As for concrete projects, the most discussed at the summit was the modernization of the Belgrade-Budapest railroad, which China, Serbia and Hungary signed agreements on at the meeting.

The modernization is to be completed in two years, and the railroad would later be extended to Skopje and further on to Athens. The railroad, as the Chinese prime minister stressed, would be part of a “land and maritime express line” between China and Europe.

Estimates say that the modernization of the Budapest-Belgrade railroad, which should shorten the trip from 8 to 2.4 hours, will cost between 1.5 billion and two billion euros. The parties involved are to determine the means of financing and prepare proposals on the matter by 20 January.

Chinese companies are already present in the Western Balkan market – the Chinese prime minister in Belgrade on 18 December opened a bridge on the Danube, built mostly by Chinese companies and financed by a Chinese loan, whereas Montenegro is building its first highway from the Adriatic to Serbia, with Chinese companies and a Chinese loan.

Other countries in the region have or want similar projects, such as Croatia, which is interested in modernizing the airport on the island of Krk, and expanding the capacity of the Osijek thermal pwer plant. However, China and Serbia managed to agree on the biggest number of projects, given that the Chinese prime minister remained, on a bilateral visit to Serbia, after the summit. The two countries signed 13 agreements and contracts, including the contract on a loan for the construction of a second block of the Kostolac thermal power plant, worth 608 million dollars.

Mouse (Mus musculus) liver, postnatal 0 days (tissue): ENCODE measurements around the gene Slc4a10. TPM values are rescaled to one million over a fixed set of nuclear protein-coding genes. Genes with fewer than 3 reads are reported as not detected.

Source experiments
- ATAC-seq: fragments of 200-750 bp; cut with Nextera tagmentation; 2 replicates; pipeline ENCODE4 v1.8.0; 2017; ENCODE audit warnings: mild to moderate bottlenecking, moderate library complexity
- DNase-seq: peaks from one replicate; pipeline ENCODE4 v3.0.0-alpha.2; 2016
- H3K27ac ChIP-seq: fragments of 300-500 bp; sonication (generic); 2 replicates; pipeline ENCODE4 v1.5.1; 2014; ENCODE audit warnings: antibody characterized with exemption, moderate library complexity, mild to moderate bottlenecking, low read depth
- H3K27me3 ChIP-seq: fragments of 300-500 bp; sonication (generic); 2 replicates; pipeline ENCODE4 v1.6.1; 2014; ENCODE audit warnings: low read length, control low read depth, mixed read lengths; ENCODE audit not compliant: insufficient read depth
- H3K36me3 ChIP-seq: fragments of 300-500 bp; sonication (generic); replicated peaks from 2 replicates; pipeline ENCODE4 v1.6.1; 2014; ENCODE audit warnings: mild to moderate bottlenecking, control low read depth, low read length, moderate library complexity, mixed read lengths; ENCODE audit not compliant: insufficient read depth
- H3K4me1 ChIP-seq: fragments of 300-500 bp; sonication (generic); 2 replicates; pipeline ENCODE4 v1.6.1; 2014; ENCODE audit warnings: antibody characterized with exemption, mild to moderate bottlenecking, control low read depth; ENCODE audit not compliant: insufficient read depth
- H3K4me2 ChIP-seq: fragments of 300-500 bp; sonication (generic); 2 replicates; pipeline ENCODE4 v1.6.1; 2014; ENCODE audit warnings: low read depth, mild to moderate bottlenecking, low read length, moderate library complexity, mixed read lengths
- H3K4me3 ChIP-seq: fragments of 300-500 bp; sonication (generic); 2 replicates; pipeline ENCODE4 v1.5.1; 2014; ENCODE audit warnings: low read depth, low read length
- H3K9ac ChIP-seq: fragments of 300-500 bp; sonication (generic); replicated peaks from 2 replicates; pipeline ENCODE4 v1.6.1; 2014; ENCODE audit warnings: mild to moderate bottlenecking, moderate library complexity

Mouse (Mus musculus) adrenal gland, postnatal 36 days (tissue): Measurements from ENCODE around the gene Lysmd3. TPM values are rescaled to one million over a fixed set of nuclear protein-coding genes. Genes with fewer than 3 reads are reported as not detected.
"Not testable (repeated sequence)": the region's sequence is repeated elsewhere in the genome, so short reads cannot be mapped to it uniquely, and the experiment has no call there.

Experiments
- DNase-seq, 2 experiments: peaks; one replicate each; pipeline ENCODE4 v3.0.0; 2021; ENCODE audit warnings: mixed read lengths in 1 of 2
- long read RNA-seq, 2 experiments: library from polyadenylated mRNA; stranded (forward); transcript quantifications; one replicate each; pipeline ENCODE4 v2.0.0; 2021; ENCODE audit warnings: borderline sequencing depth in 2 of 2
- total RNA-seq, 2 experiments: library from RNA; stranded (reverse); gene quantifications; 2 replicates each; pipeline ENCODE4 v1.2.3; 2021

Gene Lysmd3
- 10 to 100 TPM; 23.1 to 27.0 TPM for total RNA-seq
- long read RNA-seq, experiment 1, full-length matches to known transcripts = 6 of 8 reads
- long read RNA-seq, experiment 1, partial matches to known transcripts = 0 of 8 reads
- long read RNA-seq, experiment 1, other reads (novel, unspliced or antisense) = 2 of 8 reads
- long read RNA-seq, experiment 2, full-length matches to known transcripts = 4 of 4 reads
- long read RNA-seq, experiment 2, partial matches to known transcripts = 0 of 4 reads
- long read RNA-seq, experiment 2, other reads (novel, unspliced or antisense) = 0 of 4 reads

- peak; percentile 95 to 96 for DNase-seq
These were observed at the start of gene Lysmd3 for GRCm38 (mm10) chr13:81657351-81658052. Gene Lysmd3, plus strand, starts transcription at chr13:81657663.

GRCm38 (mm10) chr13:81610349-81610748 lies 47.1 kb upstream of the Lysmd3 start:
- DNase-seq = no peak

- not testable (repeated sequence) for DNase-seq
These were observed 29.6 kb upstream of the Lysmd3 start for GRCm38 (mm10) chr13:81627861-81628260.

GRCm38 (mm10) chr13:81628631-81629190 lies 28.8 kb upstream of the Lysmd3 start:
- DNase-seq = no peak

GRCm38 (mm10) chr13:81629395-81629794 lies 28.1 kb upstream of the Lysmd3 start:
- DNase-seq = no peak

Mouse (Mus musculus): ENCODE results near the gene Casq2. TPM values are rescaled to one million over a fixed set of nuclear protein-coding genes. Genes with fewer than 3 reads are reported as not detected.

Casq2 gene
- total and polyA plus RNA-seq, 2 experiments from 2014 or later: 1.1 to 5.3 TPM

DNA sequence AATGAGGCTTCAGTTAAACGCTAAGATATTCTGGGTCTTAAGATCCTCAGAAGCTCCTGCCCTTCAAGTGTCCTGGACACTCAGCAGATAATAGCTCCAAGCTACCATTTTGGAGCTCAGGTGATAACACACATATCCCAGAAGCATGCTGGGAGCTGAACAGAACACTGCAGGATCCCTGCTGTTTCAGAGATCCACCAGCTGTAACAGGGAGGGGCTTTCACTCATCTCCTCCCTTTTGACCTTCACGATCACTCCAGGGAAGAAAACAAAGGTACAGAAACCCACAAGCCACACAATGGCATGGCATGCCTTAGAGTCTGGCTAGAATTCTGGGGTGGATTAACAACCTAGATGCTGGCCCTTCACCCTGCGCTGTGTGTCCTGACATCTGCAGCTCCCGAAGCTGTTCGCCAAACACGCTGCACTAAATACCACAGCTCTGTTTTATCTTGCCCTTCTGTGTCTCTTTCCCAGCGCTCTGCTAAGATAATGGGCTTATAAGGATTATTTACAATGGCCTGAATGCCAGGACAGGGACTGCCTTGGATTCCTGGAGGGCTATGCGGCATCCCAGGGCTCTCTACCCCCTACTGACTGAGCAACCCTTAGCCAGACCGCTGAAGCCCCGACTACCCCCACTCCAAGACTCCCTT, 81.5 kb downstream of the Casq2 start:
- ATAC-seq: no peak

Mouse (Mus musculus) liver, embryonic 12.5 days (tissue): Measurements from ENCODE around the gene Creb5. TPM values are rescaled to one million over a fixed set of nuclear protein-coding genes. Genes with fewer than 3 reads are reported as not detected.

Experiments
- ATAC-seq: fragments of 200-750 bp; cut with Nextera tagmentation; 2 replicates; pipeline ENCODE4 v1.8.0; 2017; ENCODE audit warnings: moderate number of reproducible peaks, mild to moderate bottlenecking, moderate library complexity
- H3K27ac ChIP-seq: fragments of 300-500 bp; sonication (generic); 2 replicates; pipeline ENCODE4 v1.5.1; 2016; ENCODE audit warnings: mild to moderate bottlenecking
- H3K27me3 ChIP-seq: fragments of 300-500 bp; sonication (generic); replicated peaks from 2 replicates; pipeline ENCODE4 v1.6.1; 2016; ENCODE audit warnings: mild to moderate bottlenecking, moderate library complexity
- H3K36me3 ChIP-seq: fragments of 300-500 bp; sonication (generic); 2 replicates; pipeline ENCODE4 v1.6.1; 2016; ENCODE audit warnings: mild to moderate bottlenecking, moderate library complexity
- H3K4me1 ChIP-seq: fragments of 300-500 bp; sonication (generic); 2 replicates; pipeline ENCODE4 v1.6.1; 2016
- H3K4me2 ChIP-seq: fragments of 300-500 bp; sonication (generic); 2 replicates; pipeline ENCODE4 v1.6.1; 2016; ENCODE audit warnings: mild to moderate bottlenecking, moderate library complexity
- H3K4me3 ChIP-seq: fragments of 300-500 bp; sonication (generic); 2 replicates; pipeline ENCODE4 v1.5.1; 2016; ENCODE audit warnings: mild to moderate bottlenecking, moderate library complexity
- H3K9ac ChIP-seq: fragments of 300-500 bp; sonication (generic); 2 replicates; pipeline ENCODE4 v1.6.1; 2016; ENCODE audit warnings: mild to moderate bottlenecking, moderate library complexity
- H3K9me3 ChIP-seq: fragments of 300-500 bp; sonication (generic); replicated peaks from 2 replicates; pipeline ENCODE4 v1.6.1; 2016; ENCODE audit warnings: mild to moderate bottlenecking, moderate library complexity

Chinese companies, as the Serbian officials put it, have expressed the desire to take part in the privatization of 18 Serbian companies.

New Chinese funds for region

Beside the existing credit line for the CEE countries, China is planning to form a new investment fund worth three billion dollars, which will be available to said countries.


“The money from the fund will be used through public-private partnership and leasing arrangements,” said Li at the opening of the Economic Forum within the Belgrade summit, on 16 December At the first summit in Warsaw in 2012, China announced a credit line worth 10 billion dollars for funding projects in Central and Eastern European countries, with 1.7 billion remaining from the amount, said Li, adding added that more funds will be secured.

The summit was also an opportunity for bilateral talks between the leaders of the CEE countries on infrastructure projects, cooperation and European integration. Serbian Prime Minister Aleksandar Vučić met with his Albanian counterpart, Edi Rama.

Croatian Prime Minister Zoran Milanović, however, refused to attend the summit because Serbia had not explicitly distanced itself from the extremist statements made by war crimes indictee Vojislav Šešelj, temporarily released by the ICTY, but Deputy Prime Minister Vesna Pusić did participate in the summit.

Some Croatian media criticized Milanović’s decision, pointing out that a serious opportunity for strengthening cooperation between Croatia and China was missed.

EurActiv Serbia Maja Poznatov